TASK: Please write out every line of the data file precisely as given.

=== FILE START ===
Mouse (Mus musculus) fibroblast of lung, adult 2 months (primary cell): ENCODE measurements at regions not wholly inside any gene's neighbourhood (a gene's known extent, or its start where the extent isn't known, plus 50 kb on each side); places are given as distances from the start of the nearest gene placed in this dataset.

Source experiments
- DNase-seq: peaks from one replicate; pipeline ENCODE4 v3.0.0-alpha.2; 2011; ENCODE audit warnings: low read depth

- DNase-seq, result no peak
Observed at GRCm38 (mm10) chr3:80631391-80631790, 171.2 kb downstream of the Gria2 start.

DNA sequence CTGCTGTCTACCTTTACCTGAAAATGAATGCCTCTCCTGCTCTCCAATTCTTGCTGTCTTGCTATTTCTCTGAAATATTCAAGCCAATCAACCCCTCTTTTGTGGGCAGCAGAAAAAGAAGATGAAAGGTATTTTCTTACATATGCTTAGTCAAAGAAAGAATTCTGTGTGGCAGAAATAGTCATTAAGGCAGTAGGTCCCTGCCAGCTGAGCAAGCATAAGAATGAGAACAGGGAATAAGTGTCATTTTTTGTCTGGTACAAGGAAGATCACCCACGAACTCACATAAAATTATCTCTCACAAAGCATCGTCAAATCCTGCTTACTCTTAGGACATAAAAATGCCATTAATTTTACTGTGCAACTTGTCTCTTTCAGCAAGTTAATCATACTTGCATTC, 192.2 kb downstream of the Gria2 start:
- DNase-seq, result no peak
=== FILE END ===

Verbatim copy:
Mouse (Mus musculus) fibroblast of lung, adult 2 months (primary cell): ENCODE measurements at regions not wholly inside any gene's neighbourhood (a gene's known extent, or its start where the extent isn't known, plus 50 kb on each side); places are given as distances from the start of the nearest gene placed in this dataset.

Source experiments
- DNase-seq: peaks from one replicate; pipeline ENCODE4 v3.0.0-alpha.2; 2011; ENCODE audit warnings: low read depth

- DNase-seq, result no peak
Observed at GRCm38 (mm10) chr3:80631391-80631790, 171.2 kb downstream of the Gria2 start.

DNA sequence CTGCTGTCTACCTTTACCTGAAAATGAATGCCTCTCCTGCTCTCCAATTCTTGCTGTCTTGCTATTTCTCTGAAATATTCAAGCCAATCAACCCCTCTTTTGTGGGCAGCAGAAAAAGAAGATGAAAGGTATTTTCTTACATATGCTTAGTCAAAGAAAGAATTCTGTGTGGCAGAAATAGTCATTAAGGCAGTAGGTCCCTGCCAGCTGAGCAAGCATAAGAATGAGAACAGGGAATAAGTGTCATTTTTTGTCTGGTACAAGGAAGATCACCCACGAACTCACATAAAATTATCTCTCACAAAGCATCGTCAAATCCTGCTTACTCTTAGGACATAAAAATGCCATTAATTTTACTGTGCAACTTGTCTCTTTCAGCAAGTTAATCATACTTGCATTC, 192.2 kb downstream of the Gria2 start:
- DNase-seq, result no peak